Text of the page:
The next day, as soon as I walked in the door, someone asked, “Derek, someone whose CDs we received yesterday has now changed his mind and wants his CDs shipped back. We’ve already done the work, but he’s asking if we can refund his set-up fee since he was never live on the site.”
This time, instead of just answering the question, I called everyone together for a minute.
I repeated the situation and the question for everyone.
I answered the question, but more importantly, I explained the thought process and philosophy behind my answer.
“Yes refund his money in full. We’ll take a little loss. It’s important to always do whatever would make the customer happiest, as long as it’s not outrageous. A little gesture like this goes a long way to him telling his friends we’re a great company. Everyone always remember that helping musicians is our first goal, and profit is second. You have my full permission to use that guideline to make these decisions yourself in the future. Do what makes them happiest. Make sure everyone who deals with us leaves with a smile.”

I asked around to make sure everyone understood the answer.
I asked one person to start a manual, and write down the answer to this one situation, and write down the philosophy behind it.
Then everyone went back to work.
Ten minutes later, new question.
Same process:
1. Gather everybody around.
2. Answer the question, and explain the philosophy.
3. Make sure everyone understands the thought process.
4. Ask one person to write it in the manual.
5. Let them know they can decide this without me next time.

After two months of this, there were no more questions.
Then I showed someone how to do the last of the stuff that was still my job.
As part of learning it, they had to document it in the manual, and show it to someone else, too.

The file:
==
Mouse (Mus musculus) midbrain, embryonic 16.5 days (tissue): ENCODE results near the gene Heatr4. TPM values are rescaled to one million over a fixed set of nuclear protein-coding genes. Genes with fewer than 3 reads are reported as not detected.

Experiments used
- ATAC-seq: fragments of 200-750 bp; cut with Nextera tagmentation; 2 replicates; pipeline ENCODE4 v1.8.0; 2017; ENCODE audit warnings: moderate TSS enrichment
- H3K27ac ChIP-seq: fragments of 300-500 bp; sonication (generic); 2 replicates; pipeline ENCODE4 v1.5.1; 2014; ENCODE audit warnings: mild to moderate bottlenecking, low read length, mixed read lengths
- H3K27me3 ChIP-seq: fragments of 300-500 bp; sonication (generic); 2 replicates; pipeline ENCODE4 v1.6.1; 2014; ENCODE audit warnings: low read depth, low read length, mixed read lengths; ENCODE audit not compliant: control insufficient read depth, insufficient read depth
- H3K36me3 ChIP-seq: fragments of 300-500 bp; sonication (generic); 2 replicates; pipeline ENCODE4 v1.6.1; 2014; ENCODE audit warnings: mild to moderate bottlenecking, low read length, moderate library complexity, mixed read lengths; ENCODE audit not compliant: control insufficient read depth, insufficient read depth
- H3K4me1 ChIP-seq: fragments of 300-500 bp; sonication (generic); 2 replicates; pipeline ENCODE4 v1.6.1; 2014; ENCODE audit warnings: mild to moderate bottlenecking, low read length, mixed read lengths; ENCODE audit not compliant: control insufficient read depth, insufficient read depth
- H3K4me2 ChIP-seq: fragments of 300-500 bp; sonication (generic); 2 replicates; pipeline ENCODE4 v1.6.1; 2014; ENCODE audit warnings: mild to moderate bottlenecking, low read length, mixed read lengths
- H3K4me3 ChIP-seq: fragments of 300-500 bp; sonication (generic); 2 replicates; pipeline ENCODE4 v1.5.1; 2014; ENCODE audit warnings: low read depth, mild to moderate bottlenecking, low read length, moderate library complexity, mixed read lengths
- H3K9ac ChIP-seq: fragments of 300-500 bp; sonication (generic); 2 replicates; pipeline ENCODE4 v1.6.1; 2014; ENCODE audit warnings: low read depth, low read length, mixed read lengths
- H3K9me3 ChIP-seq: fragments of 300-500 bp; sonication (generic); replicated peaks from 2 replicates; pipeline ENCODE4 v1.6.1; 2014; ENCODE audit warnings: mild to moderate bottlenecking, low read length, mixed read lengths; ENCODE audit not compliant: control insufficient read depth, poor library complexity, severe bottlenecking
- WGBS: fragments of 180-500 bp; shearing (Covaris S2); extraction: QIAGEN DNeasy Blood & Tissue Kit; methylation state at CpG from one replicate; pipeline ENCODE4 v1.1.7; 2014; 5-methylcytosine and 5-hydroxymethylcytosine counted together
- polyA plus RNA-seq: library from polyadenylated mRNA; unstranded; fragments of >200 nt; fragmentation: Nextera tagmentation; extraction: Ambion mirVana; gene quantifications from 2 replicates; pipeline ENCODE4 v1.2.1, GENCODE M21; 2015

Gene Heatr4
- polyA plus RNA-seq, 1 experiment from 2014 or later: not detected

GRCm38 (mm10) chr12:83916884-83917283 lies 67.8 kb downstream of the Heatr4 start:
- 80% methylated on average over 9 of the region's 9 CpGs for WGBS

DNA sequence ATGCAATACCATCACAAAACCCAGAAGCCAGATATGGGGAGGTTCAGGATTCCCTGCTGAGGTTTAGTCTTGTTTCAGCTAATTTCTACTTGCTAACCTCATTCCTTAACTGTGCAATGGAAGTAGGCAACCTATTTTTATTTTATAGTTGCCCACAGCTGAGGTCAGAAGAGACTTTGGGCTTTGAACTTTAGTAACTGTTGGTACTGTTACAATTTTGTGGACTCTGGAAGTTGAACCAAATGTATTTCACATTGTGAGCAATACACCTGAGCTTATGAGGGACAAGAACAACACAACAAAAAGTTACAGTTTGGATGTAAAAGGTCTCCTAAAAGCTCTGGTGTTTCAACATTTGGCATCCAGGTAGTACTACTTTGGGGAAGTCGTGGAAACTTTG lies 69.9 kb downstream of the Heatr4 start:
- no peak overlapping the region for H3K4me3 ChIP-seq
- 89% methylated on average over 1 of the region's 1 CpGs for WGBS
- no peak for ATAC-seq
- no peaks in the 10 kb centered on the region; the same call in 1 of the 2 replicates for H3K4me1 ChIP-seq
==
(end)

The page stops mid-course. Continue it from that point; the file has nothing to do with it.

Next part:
(Learn by teaching.)
Now I was totally un-necessary.
I started working at home – not going into the office at all.
I had even taught them my thought-process and philosophy about hiring new people.
So our two newest employees were entirely found, interviewed, hired, and trained by them.
They used that manual to make sure every new employee understood the philosophy and history, and knew how to make decisions for themselves.
I’d call in once a week to make sure everything was OK.
It was.
They didn’t even have any questions for me.
Because my team was running the business, I was free to actually improve the business!
I moved to California, just to make it clear that the running of things was up to them.

I was still working 12-hour days, but now I was spending all my time on improvements, optimizations and innovations.
To me, this was the fun stuff.
This was play, not work.

While I was away, my company grew from $1M to $20M in four years.

There’s a big difference between being self-employed and being a business owner.
Being self-employed feels like freedom until you realize that if you take time off, your business crumbles.
To be a true business owner, make sure you could leave for a year, and when you came back, your business would be doing better than when you left.